PICTOU – The sentencing of a 70-year-old Pictou County man who is looking at jail time for impaired driving dating to 2011 has been delayed again.
John Arthur Gillespie will be sentenced Feb. 14 in Pictou Supreme Court. The new date was set after Justice Glen McDougall told Crown attorney Bill Gorman and defence lawyer Ed Patterson he was not prepared to go ahead with the sentencing Wednesday because of his own busy schedule in addition to taking into consideration the close timing with the Christmas holidays.
"I know how important family is during that time of year," he told Gillespie. "I am not only thinking of you, but of other members of your family. So until at least February 14, you are at liberty to spend time with your family. You know for a fact that you will be incarcerated for some period of time when I sentence you on that date so you have to be prepared to go off with the deputy sheriff."
Wednesday's adjournment is one of many delays in the case since the trial begin in March. The trial was scheduled for two days, but ended up lasting a total of six full days and three half days, all spread over 17 months from the first trial date. The delays were brought on by a series of court rulings, including determining the expertise of a toxicologist as well as a defence charter motion to determine if the accused’s right to counsel had been breached.
McDougall found Gillespie guilty of the indictable charges on Aug. 26 with the sentencing expected to take place Oct. 20, but an adjournment was granted after the defence asked for time to speak to a witness who could provide information for the sentencing, moving it to Oct. 30.
Gillespie testified during the trial that he had three drinks of whiskey earlier in the day on Feb. 7, 2011, and left his house around 5 p.m. to drive a friend home. Neither Gillespie nor the friend had a valid driver’s licence at the time. On the way back to Gillespie’s home the vehicle went off the road into a snowbank on Egypt Road. Gillespie was sitting behind the steering wheel when a passerby looked in the vehicle and offered assistance. Gillespie testified he drank some whiskey to ward off the cold while he sat in the vehicle. He said that he moved from the passenger's seat to the driver’s side of the vehicle after he urinated on the seat because he was unable to get out the passenger side door.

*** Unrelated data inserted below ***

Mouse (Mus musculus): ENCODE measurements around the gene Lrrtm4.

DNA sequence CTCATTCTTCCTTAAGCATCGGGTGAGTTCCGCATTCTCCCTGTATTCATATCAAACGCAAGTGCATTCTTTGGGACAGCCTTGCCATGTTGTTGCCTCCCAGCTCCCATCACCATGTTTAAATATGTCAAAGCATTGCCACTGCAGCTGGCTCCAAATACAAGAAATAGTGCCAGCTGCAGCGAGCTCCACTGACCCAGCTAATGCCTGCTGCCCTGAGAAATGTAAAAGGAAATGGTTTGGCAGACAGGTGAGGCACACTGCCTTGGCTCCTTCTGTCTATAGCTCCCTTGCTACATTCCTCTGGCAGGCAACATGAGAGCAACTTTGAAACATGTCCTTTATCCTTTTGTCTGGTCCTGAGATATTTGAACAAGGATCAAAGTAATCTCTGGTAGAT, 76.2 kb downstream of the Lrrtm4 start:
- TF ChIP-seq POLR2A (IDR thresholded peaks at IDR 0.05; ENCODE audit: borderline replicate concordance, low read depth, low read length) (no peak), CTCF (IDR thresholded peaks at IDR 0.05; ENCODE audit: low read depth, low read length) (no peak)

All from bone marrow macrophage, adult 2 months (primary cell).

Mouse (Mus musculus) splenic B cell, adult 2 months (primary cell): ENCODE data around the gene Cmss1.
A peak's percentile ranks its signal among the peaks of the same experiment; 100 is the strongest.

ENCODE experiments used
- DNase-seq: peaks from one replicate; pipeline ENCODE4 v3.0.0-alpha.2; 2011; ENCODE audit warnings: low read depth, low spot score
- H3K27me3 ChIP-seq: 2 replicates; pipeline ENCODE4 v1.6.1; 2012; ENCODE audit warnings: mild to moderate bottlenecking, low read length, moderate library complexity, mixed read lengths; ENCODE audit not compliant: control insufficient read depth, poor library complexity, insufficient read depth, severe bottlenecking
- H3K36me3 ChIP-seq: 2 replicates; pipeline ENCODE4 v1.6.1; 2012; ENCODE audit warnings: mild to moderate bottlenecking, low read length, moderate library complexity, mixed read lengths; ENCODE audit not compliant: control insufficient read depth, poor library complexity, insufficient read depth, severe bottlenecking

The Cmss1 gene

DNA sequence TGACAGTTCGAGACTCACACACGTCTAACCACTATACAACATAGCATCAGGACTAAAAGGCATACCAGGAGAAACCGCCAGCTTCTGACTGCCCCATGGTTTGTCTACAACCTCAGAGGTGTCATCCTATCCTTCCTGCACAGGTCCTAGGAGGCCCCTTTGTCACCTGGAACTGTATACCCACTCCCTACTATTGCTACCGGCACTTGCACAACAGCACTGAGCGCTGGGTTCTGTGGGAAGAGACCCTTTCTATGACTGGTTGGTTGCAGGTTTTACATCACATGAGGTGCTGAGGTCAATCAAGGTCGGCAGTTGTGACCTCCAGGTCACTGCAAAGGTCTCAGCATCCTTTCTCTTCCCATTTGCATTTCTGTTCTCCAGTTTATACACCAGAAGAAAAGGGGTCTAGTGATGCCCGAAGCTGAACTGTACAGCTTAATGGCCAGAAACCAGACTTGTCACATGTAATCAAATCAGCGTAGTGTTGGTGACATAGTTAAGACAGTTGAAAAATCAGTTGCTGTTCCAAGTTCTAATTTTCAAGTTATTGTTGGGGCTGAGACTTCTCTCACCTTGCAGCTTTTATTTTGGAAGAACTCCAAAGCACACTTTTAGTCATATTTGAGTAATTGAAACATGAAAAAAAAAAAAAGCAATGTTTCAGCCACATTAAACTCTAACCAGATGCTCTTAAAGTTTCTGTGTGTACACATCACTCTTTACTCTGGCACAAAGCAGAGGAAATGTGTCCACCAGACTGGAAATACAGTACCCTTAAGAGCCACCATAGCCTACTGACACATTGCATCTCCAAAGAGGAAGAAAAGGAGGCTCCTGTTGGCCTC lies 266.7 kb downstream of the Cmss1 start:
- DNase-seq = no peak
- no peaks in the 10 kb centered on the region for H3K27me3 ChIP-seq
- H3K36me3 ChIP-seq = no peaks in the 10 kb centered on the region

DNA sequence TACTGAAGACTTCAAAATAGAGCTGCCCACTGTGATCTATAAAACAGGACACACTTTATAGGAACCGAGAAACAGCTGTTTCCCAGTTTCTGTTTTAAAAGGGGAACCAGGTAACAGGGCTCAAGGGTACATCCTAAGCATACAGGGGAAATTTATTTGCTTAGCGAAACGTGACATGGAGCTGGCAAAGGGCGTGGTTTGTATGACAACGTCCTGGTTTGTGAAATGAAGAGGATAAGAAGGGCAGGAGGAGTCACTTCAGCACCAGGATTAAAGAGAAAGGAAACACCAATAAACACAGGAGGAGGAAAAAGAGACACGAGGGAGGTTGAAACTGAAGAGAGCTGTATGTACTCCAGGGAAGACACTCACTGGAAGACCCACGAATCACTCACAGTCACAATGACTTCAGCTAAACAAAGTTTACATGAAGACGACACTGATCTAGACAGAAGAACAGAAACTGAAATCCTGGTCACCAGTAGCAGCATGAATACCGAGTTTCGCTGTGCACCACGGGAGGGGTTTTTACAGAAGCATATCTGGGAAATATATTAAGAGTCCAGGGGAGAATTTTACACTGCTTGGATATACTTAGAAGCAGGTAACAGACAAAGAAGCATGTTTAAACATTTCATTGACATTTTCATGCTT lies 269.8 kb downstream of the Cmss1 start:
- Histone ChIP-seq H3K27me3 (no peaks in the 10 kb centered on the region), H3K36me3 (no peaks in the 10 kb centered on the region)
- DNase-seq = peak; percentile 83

During his sentencing hearing Wednesday, Gillespie testified that he has changed his ways since the incident, sought the help of addiction services and has not touched alcohol or driven a vehicle since he was charged.
"I was afraid if I didn't get help or the tools I needed to help me, I would probably go back at it again," he told the court. "It wasn't an easy decision for me at the time. I am self-employed and used to making my own decisions and I didn't think I needed help. I finally came to the conclusion that I had a problem."
The court was told Gillespie started an addiction services program in June 2011, maintained his sobriety for a year, and finished using the service in May 2012.
Gorman challenged Gillespie's reason for accessing addiction services in June 2011, stating that Gillespie was sentenced to a probation order around the same time for an unrelated charge that required him to take addiction services counselling and abstain from alcohol use.
The Crown also disputed the fact that Gillespie has abstained from driving while prohibited. Gorman said Gillespie has a provincial court date of Nov. 5 to answer to a charge of driving while disqualified, but Gillespie fired back that he was pleading not guilty to that charge.
"I am innocent on that charge until proven guilty," he said.
The Crown is seeking a sentence of 18 to 24 months plus a day in custody for Gillespie while the defence has asked a curative discharge on the care and control of a vehicle charge that will allow Gillespie to continue to seek counselling for his alcohol addiction while on probation.
However, Gillespie is guaranteed jail time on this refusal of a breathalyzer charge since he has four prior impaired driving convictions so Patterson asked for the minimum sentence of 120 days for his client.
"This guy does get it," said Patterson of Gillepie's testimony about seeking help for his addiction. "It took awhile but he does get it."
Gorman disagreed with the statement by saying Gillespie only sought help when he was threatened with jail time.
"The remorse you hear is the remorse of getting caught," he said. "His remorse is, 'Oh my God, I am going to jail and I don't want to do that.'"